SUMMARY: Ellen Pearlman, Editor-in-Chief at CIO Insight magazine told us how you should pitch stories to them (including four different email contacts), and how to avoid her three pet peeves that will get your email canned immediately.
Ellen Pearlman Editor-in-Chief CIO Insight 212-503-4971 email@example.com
-> Circulation 50,000 print
-> Pearlman's background
Ellen Pearlman enjoys launching and running new products. She launched Home PC magazine and VARBusiness for CMP in the mid-80s, a healthcare publication called Managed Healthcare News, and an Internet health site in 2000.
"I love the creative process, and creating the shell around which all the creative goes into," she says. "I love the packaging, and working with a great team."
She has spent most of her career in high-tech. "It has the promise of creating tremendous benefits and also the danger to be used in ways that are not to the benefit of mankind," Pearlman says. "I enjoy the duality of it. It's never dull."
-> Current editorial coverage
A strategic business journal for top IT execs, CIO Insight looks at complex issues in technology and attempts to solve them through deep analysis, trends, and case studies.
Specifically geared toward the most senior IT decision makers -- VPs and CIOs in charge of setting technology business goals and strategy -- the magazine has a "fairly small circulation that allows us to have a very focused editorial approach," says Pearlman.
Rather than concentrating strictly on tactics, the editorial focus starts with a business problem, then goes on to show how the IT side helps the business meet its strategic goals.
In addition to case studies, trends, and analysis pieces, a feature called "Expert Voices" interviews thought-leaders -- experts in their fields who have a "novel way of thinking, a provocative idea, or will provoke our readers to think differently," Pearlman says.
Six times a year, the magazine runs a pull-out feature called White Boards. This is a visual representation of best practices: an organizational chart or a decision tree to help people manage their jobs better or to think through a decision in a visual way.
-> How to pitch
Send story ideas to Pearlman (Ellen_Pearlman@ziffdavis.com) or one of her 3 editors:
o Edward Baker (Edward_baker@ziffdavis.com) is in NY and covers technology and Expert Voices.
o Marcia Stepanek (Marcia_stepanek@ziffdavis.com) is also in NY and covers case studies.
o Allan Alter (firstname.lastname@example.org) is in Woburn, MA, and does White Boards and research.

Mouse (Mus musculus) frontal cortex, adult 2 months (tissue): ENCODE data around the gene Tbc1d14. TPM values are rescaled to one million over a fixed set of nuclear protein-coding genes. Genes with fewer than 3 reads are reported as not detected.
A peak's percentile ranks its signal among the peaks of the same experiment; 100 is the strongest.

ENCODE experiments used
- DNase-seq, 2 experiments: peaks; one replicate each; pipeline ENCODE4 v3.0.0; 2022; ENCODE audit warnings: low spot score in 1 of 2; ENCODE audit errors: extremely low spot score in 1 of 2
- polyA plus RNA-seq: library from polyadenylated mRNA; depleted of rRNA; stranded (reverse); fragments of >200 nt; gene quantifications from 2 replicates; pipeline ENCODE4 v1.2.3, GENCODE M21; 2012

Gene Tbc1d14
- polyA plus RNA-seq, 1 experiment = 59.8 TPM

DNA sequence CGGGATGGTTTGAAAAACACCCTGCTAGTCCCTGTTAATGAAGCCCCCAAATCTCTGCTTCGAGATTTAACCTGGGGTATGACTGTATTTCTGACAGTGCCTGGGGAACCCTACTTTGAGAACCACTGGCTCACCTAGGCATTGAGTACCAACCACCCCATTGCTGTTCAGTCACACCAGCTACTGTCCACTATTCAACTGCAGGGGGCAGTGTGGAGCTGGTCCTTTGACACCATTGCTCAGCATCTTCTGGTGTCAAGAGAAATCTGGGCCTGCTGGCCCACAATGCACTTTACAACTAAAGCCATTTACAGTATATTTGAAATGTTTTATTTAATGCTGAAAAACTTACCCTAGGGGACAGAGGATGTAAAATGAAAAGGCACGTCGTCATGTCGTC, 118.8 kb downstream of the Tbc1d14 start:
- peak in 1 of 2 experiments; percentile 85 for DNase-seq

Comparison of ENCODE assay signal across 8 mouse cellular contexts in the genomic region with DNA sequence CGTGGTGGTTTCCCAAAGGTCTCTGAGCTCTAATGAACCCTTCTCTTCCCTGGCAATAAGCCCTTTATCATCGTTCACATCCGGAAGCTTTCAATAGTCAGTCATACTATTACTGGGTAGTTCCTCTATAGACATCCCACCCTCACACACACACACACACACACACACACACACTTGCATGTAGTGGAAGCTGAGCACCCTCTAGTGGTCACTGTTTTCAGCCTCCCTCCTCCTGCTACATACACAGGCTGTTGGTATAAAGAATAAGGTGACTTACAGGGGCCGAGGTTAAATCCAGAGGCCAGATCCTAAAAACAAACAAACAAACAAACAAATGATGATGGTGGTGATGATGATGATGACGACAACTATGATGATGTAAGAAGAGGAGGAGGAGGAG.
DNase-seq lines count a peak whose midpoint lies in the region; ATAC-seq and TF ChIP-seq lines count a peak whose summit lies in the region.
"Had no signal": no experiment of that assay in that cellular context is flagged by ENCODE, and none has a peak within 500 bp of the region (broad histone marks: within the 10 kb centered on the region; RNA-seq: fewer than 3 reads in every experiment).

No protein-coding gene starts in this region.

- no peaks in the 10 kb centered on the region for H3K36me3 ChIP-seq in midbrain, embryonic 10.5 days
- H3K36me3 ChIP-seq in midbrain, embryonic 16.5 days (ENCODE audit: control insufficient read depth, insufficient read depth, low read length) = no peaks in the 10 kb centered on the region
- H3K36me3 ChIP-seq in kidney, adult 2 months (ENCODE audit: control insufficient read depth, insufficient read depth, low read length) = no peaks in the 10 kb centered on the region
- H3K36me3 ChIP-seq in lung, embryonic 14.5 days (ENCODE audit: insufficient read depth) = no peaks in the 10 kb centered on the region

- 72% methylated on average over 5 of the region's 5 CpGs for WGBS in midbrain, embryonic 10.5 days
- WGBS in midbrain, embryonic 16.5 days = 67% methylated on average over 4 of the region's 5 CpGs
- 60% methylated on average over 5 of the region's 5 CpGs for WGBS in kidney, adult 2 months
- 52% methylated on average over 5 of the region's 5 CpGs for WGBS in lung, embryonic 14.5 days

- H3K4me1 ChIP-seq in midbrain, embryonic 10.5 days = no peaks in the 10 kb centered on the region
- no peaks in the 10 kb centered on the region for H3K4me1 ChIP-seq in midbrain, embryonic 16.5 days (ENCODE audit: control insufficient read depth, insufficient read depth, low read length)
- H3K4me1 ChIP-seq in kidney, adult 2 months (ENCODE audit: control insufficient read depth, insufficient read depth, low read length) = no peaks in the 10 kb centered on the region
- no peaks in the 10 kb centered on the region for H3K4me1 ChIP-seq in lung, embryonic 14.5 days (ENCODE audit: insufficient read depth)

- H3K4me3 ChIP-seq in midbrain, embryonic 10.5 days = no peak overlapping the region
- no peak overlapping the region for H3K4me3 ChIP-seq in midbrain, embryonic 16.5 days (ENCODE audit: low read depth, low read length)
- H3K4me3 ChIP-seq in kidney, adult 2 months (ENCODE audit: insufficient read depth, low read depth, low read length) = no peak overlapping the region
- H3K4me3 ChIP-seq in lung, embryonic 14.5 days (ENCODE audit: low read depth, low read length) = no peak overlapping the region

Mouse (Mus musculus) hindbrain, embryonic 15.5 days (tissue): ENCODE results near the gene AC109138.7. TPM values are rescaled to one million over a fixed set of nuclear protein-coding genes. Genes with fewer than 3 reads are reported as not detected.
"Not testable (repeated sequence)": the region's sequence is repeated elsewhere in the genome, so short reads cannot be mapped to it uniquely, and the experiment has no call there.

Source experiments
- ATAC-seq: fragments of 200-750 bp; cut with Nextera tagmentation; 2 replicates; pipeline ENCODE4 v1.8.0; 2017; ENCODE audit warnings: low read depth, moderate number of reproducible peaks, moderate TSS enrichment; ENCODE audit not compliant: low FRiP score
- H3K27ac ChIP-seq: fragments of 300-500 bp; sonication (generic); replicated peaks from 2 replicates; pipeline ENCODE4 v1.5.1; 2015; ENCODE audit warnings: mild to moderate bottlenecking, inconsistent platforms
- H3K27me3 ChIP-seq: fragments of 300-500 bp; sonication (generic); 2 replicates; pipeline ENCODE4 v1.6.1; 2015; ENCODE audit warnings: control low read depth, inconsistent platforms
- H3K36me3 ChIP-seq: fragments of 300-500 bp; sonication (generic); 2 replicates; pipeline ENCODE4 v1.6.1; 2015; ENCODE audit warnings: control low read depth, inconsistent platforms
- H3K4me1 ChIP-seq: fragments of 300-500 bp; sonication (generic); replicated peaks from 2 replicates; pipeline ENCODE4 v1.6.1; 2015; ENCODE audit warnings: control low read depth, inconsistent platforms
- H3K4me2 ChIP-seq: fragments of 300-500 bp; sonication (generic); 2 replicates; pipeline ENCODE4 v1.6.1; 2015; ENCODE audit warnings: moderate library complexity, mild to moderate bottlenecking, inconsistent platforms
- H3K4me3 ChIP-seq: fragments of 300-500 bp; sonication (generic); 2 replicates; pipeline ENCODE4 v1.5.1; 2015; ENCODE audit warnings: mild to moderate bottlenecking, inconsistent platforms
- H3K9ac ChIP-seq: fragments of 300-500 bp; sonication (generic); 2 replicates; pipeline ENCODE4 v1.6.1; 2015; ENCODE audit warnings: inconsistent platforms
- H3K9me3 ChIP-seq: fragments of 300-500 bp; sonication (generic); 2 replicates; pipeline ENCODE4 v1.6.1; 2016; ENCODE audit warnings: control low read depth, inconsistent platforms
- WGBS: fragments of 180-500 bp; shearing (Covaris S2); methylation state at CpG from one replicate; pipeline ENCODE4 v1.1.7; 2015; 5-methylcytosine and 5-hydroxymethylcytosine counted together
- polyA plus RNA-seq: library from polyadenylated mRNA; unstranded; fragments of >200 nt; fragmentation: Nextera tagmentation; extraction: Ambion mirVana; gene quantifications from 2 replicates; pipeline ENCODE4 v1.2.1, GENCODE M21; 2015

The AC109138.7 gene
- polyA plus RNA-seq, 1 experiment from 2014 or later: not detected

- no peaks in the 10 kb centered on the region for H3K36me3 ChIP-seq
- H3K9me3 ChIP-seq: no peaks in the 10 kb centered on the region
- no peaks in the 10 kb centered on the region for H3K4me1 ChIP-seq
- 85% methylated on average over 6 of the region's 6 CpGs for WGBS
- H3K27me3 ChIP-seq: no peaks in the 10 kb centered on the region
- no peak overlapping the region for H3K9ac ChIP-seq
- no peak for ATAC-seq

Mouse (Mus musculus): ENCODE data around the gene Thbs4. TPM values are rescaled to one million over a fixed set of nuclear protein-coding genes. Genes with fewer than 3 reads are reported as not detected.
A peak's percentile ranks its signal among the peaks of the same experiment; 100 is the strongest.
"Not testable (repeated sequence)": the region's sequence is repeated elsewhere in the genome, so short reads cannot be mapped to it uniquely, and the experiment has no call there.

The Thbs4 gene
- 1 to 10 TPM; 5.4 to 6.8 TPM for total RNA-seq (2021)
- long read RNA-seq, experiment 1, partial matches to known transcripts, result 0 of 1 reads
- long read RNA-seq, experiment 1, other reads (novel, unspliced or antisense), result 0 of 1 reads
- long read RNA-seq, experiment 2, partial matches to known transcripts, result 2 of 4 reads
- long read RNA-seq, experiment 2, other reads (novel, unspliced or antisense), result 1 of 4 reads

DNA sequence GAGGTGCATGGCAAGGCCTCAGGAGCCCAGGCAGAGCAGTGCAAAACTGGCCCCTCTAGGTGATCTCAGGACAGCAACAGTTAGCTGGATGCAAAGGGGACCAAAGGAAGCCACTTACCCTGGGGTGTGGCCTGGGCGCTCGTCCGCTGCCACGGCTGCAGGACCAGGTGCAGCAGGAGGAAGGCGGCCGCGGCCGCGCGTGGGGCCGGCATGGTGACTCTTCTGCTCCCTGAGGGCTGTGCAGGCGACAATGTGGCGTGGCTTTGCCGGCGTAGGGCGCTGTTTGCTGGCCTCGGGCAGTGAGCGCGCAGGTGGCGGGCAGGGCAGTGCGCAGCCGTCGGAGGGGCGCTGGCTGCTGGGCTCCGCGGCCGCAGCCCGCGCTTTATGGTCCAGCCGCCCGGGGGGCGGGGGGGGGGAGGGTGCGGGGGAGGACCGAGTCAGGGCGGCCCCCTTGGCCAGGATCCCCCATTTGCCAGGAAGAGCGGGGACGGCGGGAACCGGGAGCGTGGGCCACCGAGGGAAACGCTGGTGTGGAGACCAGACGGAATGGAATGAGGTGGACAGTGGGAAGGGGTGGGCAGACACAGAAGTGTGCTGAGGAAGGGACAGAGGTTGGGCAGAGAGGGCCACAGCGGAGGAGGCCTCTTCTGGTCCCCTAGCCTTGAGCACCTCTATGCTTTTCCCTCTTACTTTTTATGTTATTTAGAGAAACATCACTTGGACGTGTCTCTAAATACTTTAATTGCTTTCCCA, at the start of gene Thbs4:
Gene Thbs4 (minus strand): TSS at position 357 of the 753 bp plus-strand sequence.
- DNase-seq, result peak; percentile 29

All of the editors work on trend stories. If your story has a geographical focus, pitch the person in the correct locale.
"But you can talk to anybody on any idea," says Pearlman. "We all work collaboratively. We have monthly story meetings."
You can also email the editors to request a face-to-face meeting. Contact the appropriate editor with a "very clear reason for why it would be worth half an hour or an hour of the editor's time to meet with you."
-> What she looks for in a story pitch
Craft your pitch in one of two ways for maximum appeal:
1) To pitch a new product, don't go the straight press release route.
Instead, explain that you're releasing the product because of a trend you're seeing among customers and that you want to be responsive to trends in the marketplace.
Give a sense of what you're hearing and learning from your clients. "A lot of dealer companies spend a lot of time talking to the people we're reaching," Pearlman says. "They may come at something with a new perspective because of the niche they're in."
If you've come up with a solution to a problem, tell her that.
2) Old story, new angle.
If something has been widely written about, "it's no longer interesting," she says. But if coverage of the topic has missed something important, or if you have a unique angle, let her know.
"Tantalize us with a story that other CIOs would be interested in," says Pearlman. "Likewise if there's something new on the horizon and you have an interesting perspective on it."
Give some thought to the information CIOs really need in order to understand what's going on in the industry that would bear deep analysis.
"If I read a story pitch and two sentences into the pitch I'm thinking, wow, this is really interesting, chances are we'll follow up."
-> Pet peeves
1) Generalized pitches, like this: "CIOs are under a lot of cost pressures and ya-da, ya-da, ya-da." Be specific, she says.
2) Using every buzzword or acronym in the business, so that the pitch says nothing. "95% of press releases I get are filled with them."
3) Jargon. "Everyone wants to have their own personal label for what it is they do: corporate performance measurement or business performance measurement. To an editor, these words become meaningless."
Instead of doing these things, talk about the benefits. How are the CIO and IT team going to make a difference? Is the CIO an innovative thinker? Can others learn from him, and why?
No specific deadlines, but make sure you pitch a story at least 3 to 4 months in advance.
-> Becoming a regular columnist
"We do have five regular columnists, so at the moment we're not looking for new ones. Certainly we are looking for interesting perspectives for Expert Voices."
-> Submitting pre-written contributions
"We rarely accept them. Largely, they don't meet our needs." However, there have been a handful of instances where they have published a pre-written story, generally from an expert in the field who has done some kind of innovative research.
-> Where you can meet Pearlman
Analyst conferences such as Gartner or Forrester, association events, and some vendor conferences. If you miss her at those, she says, "We do meet with people in our offices all the time."
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